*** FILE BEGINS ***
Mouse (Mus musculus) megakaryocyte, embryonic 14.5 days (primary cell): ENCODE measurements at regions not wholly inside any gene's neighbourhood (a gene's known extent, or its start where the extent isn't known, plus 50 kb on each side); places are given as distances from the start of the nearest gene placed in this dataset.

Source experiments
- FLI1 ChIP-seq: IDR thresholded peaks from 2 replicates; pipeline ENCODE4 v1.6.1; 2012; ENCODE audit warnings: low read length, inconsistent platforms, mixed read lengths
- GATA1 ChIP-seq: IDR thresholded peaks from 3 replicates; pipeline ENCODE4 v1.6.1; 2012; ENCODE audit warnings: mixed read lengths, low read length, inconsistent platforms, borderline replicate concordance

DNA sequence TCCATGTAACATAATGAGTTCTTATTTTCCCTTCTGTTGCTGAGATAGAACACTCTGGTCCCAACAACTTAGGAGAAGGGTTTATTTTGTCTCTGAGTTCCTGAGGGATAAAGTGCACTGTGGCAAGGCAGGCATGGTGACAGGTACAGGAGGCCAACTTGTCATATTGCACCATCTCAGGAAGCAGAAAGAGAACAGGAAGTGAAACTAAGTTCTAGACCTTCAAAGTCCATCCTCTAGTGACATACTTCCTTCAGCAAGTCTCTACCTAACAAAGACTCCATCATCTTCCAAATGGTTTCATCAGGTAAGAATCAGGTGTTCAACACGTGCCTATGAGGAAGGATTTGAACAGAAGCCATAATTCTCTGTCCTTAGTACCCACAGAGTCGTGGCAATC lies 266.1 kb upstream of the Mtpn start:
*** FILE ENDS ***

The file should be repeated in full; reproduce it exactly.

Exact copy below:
Mouse (Mus musculus) megakaryocyte, embryonic 14.5 days (primary cell): ENCODE measurements at regions not wholly inside any gene's neighbourhood (a gene's known extent, or its start where the extent isn't known, plus 50 kb on each side); places are given as distances from the start of the nearest gene placed in this dataset.

Source experiments
- FLI1 ChIP-seq: IDR thresholded peaks from 2 replicates; pipeline ENCODE4 v1.6.1; 2012; ENCODE audit warnings: low read length, inconsistent platforms, mixed read lengths
- GATA1 ChIP-seq: IDR thresholded peaks from 3 replicates; pipeline ENCODE4 v1.6.1; 2012; ENCODE audit warnings: mixed read lengths, low read length, inconsistent platforms, borderline replicate concordance

DNA sequence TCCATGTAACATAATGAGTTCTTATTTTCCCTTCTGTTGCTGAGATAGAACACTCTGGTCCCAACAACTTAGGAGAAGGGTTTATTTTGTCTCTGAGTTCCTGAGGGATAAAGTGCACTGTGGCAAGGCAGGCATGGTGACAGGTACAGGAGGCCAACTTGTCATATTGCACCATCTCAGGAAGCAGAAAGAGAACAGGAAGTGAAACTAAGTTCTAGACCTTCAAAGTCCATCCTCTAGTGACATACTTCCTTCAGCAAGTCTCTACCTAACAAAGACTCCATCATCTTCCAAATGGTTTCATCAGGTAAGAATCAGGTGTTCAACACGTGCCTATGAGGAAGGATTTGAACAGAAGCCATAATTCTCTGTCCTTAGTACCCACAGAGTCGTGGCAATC lies 266.1 kb upstream of the Mtpn start: